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Face transplantation for the blind: more than being blind in a sighted world
  1. Joseph Lee
  1. College of Humanities, Arts and Social Sciences, Flinders University, Adelaide, South Australia, Australia
  1. Correspondence to Dr Joseph Lee, College of Humanities, Arts and Social Sciences, Flinders University, Adelaide, SA 5001, Australia; joseph.lee{at}


Face transplantation (FT) is a landmark in reconstructive surgery involving vascularised composite allotransplantation. A recent issue of FT for patients who are blind has arisen. Some bioethicists recommend not excluding a patient who is blind, as this may amount to discrimination. From an ethical standpoint, FT for those with blindness is appropriate in selected candidates. This article seeks to add to the clinical evidence supporting FT for those with blindness by detailing a complementary psychosocial perspective. Currently, there is little relevant research about the subjectivity of the blind. This is critical since the arguments against FT for the blind refer to their inability to see their face and to view the reaction of others to their disfigured faces. We begin with a brief look at examples of FT involving blindness and associated arguments. The next part is a multidisciplinary investigation of the experiences of the blind. These are gleaned from a close reading of the literature and drawing inferences, as direct studies are rare. The discussion analyses identity themes of the blind in relation to their faces: as they experience it; the face they wish to show to the world; and how others perceive and react to their face in a saturated environment of imagery and visual communication. Disability and the blind person’s experience of faces are well-founded considerations for medical practitioners and ethics boards in the process of FT decision-making.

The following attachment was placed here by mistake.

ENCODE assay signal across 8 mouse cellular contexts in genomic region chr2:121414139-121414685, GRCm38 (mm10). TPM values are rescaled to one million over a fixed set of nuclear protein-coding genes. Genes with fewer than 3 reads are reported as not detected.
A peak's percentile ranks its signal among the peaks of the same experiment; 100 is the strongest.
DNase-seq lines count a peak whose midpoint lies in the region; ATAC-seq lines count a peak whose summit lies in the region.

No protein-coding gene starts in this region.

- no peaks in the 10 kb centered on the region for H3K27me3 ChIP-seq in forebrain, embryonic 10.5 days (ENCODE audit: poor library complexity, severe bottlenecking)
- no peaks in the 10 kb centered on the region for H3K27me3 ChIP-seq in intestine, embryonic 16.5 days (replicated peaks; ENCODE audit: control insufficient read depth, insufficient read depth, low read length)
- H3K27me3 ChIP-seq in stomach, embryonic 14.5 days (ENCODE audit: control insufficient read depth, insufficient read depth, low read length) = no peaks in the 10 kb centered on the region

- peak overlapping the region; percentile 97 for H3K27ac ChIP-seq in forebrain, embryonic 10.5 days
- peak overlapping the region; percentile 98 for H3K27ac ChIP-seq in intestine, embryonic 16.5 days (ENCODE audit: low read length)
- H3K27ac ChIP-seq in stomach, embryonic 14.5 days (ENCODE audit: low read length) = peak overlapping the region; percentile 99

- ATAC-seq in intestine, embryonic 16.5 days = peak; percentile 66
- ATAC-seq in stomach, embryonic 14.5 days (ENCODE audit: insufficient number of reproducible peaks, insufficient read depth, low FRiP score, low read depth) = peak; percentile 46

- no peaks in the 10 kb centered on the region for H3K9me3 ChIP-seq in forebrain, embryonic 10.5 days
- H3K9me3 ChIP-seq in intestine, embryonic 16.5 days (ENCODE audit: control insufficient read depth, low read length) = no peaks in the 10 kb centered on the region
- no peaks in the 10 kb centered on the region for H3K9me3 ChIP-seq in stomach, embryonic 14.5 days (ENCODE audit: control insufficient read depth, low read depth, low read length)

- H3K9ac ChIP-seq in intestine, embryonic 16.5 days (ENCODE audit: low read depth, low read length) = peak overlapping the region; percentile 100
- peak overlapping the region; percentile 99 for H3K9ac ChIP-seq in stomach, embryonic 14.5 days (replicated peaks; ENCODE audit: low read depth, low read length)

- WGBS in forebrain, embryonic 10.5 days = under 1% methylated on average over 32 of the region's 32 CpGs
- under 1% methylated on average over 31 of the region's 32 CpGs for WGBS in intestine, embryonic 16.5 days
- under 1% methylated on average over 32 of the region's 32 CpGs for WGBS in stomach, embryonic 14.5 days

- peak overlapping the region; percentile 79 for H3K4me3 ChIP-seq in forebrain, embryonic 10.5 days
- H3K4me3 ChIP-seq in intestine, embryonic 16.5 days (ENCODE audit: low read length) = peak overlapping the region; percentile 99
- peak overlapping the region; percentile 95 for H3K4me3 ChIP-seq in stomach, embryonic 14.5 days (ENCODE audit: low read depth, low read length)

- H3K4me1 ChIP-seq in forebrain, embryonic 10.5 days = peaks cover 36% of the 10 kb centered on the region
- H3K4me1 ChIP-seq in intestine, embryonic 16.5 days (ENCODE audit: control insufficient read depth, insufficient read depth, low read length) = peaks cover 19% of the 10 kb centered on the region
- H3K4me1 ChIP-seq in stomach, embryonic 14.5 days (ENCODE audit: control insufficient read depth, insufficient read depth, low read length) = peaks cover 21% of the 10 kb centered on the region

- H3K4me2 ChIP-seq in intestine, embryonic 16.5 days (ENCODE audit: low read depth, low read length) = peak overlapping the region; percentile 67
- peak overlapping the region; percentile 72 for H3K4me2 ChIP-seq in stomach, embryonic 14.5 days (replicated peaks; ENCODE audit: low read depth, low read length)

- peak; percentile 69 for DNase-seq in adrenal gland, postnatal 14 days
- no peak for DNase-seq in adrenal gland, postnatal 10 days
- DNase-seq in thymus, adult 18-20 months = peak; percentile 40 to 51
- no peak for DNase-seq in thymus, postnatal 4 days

• transplantation
  • ethics
  • disability
  • psychology
  • persons

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  • Contributors JL is the sole author of the article.

  • Funding This research received no specific grant from any funding agency in the public, commercial or not-for-profit sectors.

  • Competing interests None declared.

  • Provenance and peer review Not commissioned; externally peer reviewed.

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